[D.C. Council: setting the scene, rating the starters, assessing the subs, providing the analysis, and catching anything that you may have missed. Unlike the real DC Council, everything here is on the table. Game No. 53, Washington Wizards vs Denver Nuggets; contributors: Adam McGinis and Kyle Weidie from the Verizon Center and Rashad Mobley from behind the television screen.]
Washington Wizards 119 vs Denver Nuggets 113 [box score]
MVP: Bradley Beal. Tough shooting night (3-for-8), but he scored 17 points on those eight shots, was a beast on the glass with 12 rebounds, and went 9-for-11 from the free throw line.
Stat of the Game: While Washington got out-scored in the paint by 18, 60-42, they were able to pound Denver on the offensive glass 18-8. Emeka Okafor led the way with five offensive rebounds, but having Bradley Beal and Martell Webster each chip in three offensive rebounds a piece was key. The Wizards bested Denver 24-to-8 in second-chance points and combined that with scorching 3-point shooting (11-for-24) to win.
At the 6:37 mark of the third quarter, Trevor Ariza took a pass at the top of the key from A.J. Price, drove the lane, and dunked it emphatically to put the Wizards up 49-39. Just when it seemed as if they were headed to halftime with a comfortable lead, the Nuggets went on a 25-15 run to tie the Wizards at 64 at the buzzer. Now, Bradley Beal was not asking his teammates why the f**k they were giving up, and the Wizards certainly had no reason to believe the game was over simply because of a squandered 10-point lead. But effort, or the lack thereof, was one of the main reasons the Wizards lost to the Raptors, and that had to be in the back of the players’ minds—and if it wasn’t, Coach Wittman surely reminded them of this fact in a blunt manner.
The Wizards began the third quarter with five straight defensive stops, and eight straight points after a Bradley Beal jump shot, and they led 72-64, which caused George Karl to call timeout. Shortly after play resumed, Phil Chenier said, “These are the moments when you really try to take a team that’s struggling, and come out after intermission, and try and put them down.” Steve Buckhantz then chimed in and said, “Or at least try and put them at a disadvantage.” That is exactly what the Wizards did over the remainder of the quarter.
In the third quarter the Wizards held the Nuggets to 31 percent shooting, they caused six turnovers, they won the rebounding battle 16-to-8, and they scored 10 second-chance points, while holding Denver to none. The end result was a 14-point lead and 100 percent effort from the full team—something Randy Wittman was more than happy to point out after the game.
“That’s all we talked about at half time. We didn’t talk anything offensively. We got four straight stops coming out in the third quarter, and I thought our intensity picked up from that defensive standpoint, and we outscored them 30-14 in that quarter to take control of the game. It was good to see us get back to playing our game. Everybody contributed.”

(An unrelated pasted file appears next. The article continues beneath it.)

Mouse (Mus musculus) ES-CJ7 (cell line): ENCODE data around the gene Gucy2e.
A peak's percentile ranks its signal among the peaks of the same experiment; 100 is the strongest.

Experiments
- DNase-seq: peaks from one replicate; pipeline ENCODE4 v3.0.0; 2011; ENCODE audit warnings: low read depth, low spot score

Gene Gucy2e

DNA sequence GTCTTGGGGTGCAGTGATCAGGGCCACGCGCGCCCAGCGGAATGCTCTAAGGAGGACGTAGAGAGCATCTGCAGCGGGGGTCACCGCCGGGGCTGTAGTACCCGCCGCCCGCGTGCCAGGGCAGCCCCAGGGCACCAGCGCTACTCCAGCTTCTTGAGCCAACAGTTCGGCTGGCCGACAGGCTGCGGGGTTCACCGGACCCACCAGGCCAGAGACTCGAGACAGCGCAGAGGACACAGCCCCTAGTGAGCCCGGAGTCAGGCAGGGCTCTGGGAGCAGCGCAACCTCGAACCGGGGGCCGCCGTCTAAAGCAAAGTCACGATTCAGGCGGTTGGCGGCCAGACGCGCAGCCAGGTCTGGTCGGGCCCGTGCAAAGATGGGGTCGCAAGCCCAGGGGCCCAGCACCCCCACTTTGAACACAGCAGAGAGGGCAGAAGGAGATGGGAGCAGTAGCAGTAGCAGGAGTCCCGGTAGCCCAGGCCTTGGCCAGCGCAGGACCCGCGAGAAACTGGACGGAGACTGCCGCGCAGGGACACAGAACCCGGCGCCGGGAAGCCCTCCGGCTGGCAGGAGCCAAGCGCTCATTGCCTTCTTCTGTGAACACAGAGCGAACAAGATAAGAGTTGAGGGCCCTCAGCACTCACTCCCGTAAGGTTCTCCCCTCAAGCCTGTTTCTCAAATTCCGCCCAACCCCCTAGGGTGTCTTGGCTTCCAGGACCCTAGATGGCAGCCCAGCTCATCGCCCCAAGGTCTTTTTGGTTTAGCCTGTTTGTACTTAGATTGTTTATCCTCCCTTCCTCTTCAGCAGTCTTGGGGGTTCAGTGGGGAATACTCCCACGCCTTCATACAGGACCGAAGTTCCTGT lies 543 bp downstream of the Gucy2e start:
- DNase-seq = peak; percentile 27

Rating five Wizards starters & two key subs on a three-star scale.
Oh, how the narrative has flipped for Johnathan Hildred Wall, Jr. It was setting up for the storyline to be about Washington blowing an 18-point advantage, and Wall coming up short in the clutch against JaVale McGee’s Nuggets. With David Falk’s highly publicized slander raising scrutiny on Wall’s performances, and coming off arguably the worst game of his professional career versus the Raptors, it could have been disastrous. The critics had reason to pounce after two terrible turnovers by Wall allowed the Nuggets to get within three with a little over three minutes remaining in fourth quarter. Wall then lost Lawson on an inbounds play, yet recovered nicely by blocking Lawson’s layup attempt. He quickly went down to the other end and delivered an assist to Nene on a gorgeous dribble drive. This four-point swing was a crucial momentum changer. Wall then helped seal the victory with two jumpers, the final one being a dagger. Wall bouncing back with a win over a good Denver squad became the true story and a mini-crisis was averted.
Wall finished with 14 points on 5-for-12 shooting, 10 assists, six turnovers, three blocks, one steal and one rebound in 33 minutes. His defense is still a work in progress. Effort and hustle are not the main issues, rather too many mental lapses of positioning and proper angles, even if he does get a lot of help-side blocks. I sure hope that is what Gary Payton talks with him about. Otherwise, Wall’s late-game heroics made sure “Pierre” left town without a win and kept the ankle-biting national media at bay, for now.
Solid. At least we hope Bradley Beal is solid. The player who is quickly turning into the Wizards’ best player (i.e., No. 1 asset) has taken a lot of spills this season. He had a collision with Cartier Martin at practice on Thursday; bits of Beal’s tooth literally ended up in Martin’s forehead and he ended up in a dentist’s chair for a couple hours. On Friday night he took a nasty, awkward spill in falling for a Ty Lawson pump-fake close to the hoop. Beal’s feet flipped completely in the air and he fell on this head/shoulder/back area. After lying on the ground for a bit getting checked out, Beal checked right back into the game. Afterward, he said his NBA falls have been nothing compared to the spills he used to take against his pad-wearing, football-playing brothers on the basketball court at the YMCA when he was younger. The kid, and game MVP, is obviously a tough cookie. Let’s just hope through all of this that he’s learning how to stay safe (that is, he should not have bitten on Lawson’s pump fake so hard).